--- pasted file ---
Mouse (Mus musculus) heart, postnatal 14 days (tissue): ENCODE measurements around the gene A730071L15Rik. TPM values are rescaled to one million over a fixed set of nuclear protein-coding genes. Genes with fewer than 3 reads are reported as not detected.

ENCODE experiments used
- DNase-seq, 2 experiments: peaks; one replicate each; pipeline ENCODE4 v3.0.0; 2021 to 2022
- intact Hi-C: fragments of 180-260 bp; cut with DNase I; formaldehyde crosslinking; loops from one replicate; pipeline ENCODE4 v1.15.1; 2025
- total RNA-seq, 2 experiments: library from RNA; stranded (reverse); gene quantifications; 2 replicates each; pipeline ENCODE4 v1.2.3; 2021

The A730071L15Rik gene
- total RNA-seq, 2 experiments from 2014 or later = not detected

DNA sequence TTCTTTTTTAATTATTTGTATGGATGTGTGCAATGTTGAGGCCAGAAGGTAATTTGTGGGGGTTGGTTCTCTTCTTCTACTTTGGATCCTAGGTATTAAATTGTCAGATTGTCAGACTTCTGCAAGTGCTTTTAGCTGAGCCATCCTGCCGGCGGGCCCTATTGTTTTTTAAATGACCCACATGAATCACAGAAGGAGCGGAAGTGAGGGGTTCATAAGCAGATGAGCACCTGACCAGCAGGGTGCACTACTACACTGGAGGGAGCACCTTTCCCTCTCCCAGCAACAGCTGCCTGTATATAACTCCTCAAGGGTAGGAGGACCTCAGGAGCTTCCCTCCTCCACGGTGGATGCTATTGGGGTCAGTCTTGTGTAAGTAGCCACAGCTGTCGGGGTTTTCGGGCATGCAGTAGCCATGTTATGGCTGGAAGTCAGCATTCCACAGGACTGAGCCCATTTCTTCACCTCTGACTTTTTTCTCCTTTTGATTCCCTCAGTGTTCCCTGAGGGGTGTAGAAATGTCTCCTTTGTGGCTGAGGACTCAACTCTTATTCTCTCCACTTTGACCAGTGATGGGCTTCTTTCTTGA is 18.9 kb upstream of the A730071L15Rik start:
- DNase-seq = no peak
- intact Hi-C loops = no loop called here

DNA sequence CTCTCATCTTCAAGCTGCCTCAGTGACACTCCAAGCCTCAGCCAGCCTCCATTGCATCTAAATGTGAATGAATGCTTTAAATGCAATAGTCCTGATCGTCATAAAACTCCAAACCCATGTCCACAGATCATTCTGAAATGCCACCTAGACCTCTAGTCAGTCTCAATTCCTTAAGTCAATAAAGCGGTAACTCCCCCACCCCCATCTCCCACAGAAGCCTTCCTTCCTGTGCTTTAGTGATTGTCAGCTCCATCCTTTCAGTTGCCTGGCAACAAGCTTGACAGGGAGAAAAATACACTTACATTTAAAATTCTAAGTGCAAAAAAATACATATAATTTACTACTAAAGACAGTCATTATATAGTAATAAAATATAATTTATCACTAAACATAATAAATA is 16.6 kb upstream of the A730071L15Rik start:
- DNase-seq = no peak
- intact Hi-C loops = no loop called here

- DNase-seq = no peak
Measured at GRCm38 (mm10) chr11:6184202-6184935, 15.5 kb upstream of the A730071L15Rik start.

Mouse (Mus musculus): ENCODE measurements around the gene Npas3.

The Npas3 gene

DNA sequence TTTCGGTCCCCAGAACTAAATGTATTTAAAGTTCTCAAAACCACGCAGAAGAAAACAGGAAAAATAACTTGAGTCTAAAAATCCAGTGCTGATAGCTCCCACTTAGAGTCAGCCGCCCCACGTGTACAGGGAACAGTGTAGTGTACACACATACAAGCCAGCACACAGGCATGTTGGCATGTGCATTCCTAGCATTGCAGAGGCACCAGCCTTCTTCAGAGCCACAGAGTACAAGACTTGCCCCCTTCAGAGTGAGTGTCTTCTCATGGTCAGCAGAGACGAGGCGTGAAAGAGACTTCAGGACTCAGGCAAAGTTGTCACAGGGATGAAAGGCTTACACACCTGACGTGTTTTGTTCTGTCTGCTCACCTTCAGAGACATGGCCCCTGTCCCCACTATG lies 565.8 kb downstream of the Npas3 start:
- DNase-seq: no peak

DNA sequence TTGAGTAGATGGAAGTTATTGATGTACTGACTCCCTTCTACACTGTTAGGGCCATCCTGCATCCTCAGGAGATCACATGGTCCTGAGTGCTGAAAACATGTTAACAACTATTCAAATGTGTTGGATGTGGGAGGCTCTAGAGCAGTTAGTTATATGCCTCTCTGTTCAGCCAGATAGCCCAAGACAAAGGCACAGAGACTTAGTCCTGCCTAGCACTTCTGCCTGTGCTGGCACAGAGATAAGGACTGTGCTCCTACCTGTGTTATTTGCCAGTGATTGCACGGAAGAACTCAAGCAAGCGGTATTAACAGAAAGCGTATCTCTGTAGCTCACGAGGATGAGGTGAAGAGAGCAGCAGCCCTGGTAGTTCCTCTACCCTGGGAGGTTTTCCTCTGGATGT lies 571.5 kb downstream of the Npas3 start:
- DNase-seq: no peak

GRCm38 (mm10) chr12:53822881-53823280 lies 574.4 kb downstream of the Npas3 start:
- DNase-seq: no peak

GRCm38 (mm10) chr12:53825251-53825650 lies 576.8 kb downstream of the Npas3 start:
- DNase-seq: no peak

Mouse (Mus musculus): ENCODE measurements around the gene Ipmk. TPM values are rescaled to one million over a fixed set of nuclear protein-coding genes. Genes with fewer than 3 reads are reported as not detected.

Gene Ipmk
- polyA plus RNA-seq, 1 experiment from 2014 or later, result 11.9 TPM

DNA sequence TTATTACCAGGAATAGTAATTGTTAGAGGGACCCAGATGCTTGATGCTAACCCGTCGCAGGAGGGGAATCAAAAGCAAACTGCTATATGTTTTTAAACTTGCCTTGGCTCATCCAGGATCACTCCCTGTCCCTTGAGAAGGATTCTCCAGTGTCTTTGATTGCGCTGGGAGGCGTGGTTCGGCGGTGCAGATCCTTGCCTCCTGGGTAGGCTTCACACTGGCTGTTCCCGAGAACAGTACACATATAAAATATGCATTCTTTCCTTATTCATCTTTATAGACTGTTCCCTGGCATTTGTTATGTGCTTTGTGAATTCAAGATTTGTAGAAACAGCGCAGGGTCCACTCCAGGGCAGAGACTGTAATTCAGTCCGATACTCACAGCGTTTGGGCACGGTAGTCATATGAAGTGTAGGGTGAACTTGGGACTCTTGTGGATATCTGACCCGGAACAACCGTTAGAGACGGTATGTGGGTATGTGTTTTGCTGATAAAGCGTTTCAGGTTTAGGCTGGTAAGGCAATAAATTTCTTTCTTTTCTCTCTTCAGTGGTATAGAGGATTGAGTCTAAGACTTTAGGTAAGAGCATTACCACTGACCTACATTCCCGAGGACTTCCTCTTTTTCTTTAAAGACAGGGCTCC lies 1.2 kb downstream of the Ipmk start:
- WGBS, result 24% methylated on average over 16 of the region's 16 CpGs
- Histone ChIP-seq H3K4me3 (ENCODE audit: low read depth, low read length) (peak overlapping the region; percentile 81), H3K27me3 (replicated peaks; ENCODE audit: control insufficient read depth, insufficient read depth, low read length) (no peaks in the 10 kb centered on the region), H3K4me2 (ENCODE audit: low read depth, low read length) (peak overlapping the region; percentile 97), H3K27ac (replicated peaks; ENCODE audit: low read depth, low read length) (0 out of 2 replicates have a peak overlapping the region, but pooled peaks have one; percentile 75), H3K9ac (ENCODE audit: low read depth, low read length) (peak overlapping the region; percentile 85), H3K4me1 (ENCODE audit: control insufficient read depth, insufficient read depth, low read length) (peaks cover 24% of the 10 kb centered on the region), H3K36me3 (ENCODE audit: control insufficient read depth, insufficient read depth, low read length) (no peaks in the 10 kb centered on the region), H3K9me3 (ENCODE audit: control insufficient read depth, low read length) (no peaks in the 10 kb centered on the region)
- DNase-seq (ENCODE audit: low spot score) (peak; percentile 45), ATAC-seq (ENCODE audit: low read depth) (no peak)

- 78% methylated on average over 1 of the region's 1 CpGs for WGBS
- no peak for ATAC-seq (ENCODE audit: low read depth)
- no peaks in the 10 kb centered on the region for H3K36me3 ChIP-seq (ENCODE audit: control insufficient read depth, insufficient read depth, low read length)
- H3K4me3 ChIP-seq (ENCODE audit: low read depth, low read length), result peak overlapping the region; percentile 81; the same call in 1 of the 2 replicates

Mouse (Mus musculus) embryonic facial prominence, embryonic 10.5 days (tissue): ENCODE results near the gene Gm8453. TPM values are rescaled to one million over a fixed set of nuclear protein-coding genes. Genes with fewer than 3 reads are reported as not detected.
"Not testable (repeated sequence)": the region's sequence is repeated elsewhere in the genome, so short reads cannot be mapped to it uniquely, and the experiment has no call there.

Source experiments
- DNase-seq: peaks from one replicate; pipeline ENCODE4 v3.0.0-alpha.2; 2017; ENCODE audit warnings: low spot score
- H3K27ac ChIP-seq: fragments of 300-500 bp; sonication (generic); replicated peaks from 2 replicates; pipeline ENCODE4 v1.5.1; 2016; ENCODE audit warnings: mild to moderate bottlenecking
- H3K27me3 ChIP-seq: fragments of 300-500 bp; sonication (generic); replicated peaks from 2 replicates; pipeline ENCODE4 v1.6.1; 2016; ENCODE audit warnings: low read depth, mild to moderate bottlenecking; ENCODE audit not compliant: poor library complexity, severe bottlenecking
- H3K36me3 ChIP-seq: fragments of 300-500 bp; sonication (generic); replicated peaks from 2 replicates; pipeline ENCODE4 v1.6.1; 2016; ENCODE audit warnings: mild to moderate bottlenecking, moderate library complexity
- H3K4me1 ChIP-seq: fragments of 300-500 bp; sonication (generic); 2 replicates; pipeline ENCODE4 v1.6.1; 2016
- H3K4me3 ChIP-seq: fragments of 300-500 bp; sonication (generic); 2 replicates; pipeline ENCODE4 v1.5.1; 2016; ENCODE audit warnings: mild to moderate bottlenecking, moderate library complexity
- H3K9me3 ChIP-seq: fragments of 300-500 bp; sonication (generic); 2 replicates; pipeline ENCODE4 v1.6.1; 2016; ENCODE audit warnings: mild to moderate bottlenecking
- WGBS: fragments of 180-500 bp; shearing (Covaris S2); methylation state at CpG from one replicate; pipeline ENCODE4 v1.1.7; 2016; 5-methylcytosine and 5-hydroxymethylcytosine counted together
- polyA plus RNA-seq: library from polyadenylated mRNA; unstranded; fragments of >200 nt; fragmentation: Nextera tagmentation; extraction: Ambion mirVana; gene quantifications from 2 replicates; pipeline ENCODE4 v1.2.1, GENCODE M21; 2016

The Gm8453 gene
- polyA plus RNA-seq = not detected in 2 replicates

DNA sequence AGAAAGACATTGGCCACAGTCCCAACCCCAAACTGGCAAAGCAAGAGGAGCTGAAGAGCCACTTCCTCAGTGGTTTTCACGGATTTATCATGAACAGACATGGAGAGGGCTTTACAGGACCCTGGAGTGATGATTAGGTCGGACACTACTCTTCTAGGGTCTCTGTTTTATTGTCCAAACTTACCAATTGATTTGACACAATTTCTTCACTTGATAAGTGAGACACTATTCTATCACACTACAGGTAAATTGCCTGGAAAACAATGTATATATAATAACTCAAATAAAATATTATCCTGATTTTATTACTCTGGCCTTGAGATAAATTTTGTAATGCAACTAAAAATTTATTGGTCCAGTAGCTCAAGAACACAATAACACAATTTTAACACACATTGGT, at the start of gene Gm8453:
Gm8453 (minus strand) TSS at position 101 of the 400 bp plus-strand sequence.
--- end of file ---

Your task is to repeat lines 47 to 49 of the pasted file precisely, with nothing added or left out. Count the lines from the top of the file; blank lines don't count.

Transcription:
- WGBS: fragments of 180-500 bp; shearing (Covaris S2); methylation state at CpG from one replicate; pipeline ENCODE4 v1.1.7; 2016; 5-methylcytosine and 5-hydroxymethylcytosine counted together
- polyA plus RNA-seq: library from polyadenylated mRNA; unstranded; fragments of >200 nt; fragmentation: Nextera tagmentation; extraction: Ambion mirVana; gene quantifications from 2 replicates; pipeline ENCODE4 v1.2.1, GENCODE M21; 2016

The Gm8453 gene